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dc.contributor.authorJarvinen, Annaen_UK
dc.contributor.authorDering, Benjaminen_UK
dc.contributor.authorNeumann, Dirken_UK
dc.contributor.authorNg, Rowenaen_UK
dc.contributor.authorCrivelli, Davideen_UK
dc.contributor.authorGrichanik, Marken_UK
dc.contributor.authorKorenberg, Julieen_UK
dc.contributor.authorBellugi, Ursulaen_UK
dc.description.abstractAlthough individuals with Williams syndrome (WS) typically demonstrate an increased appetitive social drive, their social profile is characterized by dissociations, including socially fearless behavior coupled with anxiousness, and distinct patterns of "peaks and valleys" of ability. The aim of this study was to compare the processing of social and non-social visually and aurally presented affective stimuli, at the levels of behavior and autonomic nervous system (ANS) responsivity, in individuals with WS contrasted with a typically developing (TD) group, with the view of elucidating the highly sociable and emotionally sensitive predisposition noted in WS. Behavioral findings supported previous studies of enhanced competence in processing social over non-social stimuli by individuals with WS; however, the patterns of ANS functioning underlying the behavioral performance revealed a surprising profile previously undocumented in WS. Specifically, increased heart rate (HR) reactivity, and a failure for electrodermal activity to habituate were found in individuals with WS contrasted with the TD group, predominantly in response to visual social affective stimuli. Within the auditory domain, greater arousal linked to variation in heart beat period was observed in relation to music stimuli in individuals with WS. Taken together, the findings suggest that the pattern of ANS response in WS is more complex than previously noted, with increased arousal to face and music stimuli potentially underpinning the heightened behavioral emotionality to such stimuli. The lack of habituation may underlie the increased affiliation and attraction to faces characterizing individuals with WS. Future research directions are suggested.en_UK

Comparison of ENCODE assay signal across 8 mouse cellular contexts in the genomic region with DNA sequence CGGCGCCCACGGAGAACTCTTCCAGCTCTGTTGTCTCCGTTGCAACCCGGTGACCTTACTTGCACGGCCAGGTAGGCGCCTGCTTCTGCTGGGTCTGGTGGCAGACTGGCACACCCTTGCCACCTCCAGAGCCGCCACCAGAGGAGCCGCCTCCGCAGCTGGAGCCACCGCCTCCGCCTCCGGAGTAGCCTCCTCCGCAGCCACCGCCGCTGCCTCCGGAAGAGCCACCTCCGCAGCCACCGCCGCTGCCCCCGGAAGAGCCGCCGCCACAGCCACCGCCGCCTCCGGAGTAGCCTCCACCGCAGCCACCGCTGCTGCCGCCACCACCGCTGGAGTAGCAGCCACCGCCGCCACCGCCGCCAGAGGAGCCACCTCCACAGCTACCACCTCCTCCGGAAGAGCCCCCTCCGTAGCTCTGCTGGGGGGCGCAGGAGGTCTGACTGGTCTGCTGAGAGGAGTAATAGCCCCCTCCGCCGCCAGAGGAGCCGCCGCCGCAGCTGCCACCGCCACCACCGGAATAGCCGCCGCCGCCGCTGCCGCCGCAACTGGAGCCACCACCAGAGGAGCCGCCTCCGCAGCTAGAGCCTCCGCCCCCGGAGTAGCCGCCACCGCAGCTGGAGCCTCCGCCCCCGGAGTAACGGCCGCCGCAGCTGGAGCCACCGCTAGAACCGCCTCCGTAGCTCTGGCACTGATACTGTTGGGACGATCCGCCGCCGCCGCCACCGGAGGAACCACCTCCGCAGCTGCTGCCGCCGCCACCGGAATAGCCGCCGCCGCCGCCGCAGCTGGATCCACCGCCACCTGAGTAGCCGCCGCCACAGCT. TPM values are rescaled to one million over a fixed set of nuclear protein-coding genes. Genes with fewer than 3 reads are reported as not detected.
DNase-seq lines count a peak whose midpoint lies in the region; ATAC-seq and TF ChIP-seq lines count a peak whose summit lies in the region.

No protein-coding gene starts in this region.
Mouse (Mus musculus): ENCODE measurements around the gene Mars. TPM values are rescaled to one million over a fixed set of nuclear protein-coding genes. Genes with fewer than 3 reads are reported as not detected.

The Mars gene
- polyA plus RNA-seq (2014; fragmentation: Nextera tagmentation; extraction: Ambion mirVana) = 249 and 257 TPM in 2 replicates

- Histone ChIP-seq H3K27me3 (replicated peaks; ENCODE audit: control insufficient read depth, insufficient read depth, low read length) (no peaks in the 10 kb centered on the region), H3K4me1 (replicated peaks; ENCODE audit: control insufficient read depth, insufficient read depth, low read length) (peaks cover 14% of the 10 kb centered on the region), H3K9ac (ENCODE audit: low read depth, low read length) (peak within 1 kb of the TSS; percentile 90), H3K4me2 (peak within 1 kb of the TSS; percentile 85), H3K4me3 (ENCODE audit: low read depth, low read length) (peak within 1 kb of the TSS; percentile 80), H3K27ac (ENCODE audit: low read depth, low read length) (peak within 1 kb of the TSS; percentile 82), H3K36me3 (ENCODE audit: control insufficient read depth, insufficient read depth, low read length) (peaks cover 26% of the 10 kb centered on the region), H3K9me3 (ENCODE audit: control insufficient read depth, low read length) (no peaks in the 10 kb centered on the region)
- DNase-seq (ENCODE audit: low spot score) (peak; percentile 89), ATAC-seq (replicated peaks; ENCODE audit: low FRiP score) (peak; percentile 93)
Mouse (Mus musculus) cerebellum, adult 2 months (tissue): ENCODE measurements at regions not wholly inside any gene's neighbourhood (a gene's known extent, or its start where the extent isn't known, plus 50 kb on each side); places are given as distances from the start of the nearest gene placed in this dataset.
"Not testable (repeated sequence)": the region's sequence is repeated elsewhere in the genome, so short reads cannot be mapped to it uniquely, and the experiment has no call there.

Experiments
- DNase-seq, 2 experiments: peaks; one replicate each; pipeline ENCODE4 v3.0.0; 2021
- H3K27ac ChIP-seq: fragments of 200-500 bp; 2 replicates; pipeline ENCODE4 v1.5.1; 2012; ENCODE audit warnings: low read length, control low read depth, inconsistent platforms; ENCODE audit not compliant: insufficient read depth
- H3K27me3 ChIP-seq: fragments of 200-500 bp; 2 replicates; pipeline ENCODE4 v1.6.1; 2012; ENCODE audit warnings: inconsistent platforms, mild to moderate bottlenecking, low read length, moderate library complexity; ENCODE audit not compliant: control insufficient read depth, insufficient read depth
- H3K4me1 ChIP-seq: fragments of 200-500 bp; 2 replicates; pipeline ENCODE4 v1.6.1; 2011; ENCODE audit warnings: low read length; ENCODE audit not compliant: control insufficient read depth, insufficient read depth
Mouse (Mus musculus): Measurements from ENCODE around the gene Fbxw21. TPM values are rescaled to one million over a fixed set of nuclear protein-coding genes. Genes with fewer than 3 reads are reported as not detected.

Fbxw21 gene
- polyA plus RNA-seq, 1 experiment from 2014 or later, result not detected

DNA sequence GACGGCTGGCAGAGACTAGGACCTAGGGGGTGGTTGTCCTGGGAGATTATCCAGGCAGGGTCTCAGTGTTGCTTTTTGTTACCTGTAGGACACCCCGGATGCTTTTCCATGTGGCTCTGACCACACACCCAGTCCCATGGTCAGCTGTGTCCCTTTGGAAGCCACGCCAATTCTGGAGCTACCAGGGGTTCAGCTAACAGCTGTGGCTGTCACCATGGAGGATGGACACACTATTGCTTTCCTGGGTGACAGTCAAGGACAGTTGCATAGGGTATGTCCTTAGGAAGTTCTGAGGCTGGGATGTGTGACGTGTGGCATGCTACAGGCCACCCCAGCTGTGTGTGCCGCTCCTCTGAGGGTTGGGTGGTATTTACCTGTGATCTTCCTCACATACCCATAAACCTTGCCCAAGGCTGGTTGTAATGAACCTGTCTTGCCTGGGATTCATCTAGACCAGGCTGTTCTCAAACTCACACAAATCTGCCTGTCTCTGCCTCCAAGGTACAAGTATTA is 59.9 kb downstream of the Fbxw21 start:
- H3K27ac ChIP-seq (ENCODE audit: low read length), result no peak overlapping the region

dc.publisherFrontiers Research Foundationen_UK
dc.relationJarvinen A, Dering B, Neumann D, Ng R, Crivelli D, Grichanik M, Korenberg J & Bellugi U (2012) Sensitivity of the autonomic nervous system to visual and auditory affect across social and non-social domains in williams syndrome. Frontiers in Psychology, 3 (343).
dc.rights© 2012 Järvinen, Dering, Neumann, Ng, Crivelli, Grichanik, Korenberg and Bellugi. This is an open-access article distributed under the terms of the Creative Commons Attribution License, which permits use, distribution and reproduction in other forums, provided the original authors and source are credited and subject to any copyright notices concerning any third-party graphics etc.en_UK
dc.subjectwilliams syndromeen_UK
dc.subjectelectrodermal activityen_UK
dc.subjectheart rateen_UK
dc.subjectfacial expressionen_UK
dc.subjectautonomic nervous systemen_UK
dc.titleSensitivity of the autonomic nervous system to visual and auditory affect across social and non-social domains in williams syndromeen_UK
dc.typeJournal Articleen_UK
dc.citation.jtitleFrontiers in Psychologyen_UK
dc.type.statusVoR - Version of Recorden_UK
dc.contributor.affiliationSalk Instituteen_UK
dc.contributor.affiliationCalifornia Institute of Technologyen_UK
dc.contributor.affiliationSalk Instituteen_UK
dc.contributor.affiliationCatholic University of the Sacred Hearten_UK
dc.contributor.affiliationSalk Instituteen_UK
dc.contributor.affiliationUniversity of Utahen_UK
dc.contributor.affiliationSalk Instituteen_UK
rioxxterms.typeJournal Article/Reviewen_UK
local.rioxx.authorJarvinen, Anna|en_UK
local.rioxx.authorDering, Benjamin|0000-0002-0705-5325en_UK
local.rioxx.authorNeumann, Dirk|en_UK
local.rioxx.authorNg, Rowena|en_UK
local.rioxx.authorCrivelli, Davide|en_UK
local.rioxx.authorGrichanik, Mark|en_UK
local.rioxx.authorKorenberg, Julie|en_UK
local.rioxx.authorBellugi, Ursula|en_UK
local.rioxx.projectInternal Project|University of Stirling|
Appears in Collections:Psychology Journal Articles

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